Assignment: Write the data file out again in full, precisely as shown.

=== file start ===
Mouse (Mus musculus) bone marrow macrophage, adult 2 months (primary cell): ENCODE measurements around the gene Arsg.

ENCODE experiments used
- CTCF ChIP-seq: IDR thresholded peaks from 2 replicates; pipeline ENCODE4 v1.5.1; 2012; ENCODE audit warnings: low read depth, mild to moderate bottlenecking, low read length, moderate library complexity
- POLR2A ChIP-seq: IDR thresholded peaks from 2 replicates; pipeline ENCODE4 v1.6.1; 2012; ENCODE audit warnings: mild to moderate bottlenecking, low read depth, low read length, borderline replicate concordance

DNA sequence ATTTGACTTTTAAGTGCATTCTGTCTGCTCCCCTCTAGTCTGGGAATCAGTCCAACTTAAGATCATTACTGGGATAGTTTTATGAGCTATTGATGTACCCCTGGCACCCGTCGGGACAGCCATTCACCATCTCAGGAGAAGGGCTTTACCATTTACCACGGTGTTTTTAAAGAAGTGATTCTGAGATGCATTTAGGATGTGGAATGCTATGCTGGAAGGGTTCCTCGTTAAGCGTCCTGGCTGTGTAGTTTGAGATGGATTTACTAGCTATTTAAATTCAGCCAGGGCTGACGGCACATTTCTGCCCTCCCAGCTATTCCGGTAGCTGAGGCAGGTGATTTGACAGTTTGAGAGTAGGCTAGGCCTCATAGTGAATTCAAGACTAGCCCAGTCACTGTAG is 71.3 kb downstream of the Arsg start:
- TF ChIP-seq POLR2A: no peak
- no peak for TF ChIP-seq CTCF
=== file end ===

Mouse (Mus musculus) bone marrow macrophage, adult 2 months (primary cell): ENCODE measurements around the gene Arsg.

ENCODE experiments used
- CTCF ChIP-seq: IDR thresholded peaks from 2 replicates; pipeline ENCODE4 v1.5.1; 2012; ENCODE audit warnings: low read depth, mild to moderate bottlenecking, low read length, moderate library complexity
- POLR2A ChIP-seq: IDR thresholded peaks from 2 replicates; pipeline ENCODE4 v1.6.1; 2012; ENCODE audit warnings: mild to moderate bottlenecking, low read depth, low read length, borderline replicate concordance

DNA sequence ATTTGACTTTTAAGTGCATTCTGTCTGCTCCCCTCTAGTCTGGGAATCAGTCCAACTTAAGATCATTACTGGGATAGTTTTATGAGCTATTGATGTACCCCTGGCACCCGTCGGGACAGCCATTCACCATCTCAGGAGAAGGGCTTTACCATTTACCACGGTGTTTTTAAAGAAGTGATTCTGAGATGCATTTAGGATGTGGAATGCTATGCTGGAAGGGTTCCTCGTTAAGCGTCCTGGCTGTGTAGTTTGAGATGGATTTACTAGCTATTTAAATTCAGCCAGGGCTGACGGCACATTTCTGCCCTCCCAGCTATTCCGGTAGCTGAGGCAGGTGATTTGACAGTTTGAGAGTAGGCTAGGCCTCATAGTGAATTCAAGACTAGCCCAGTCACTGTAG is 71.3 kb downstream of the Arsg start:
- TF ChIP-seq POLR2A: no peak
- no peak for TF ChIP-seq CTCF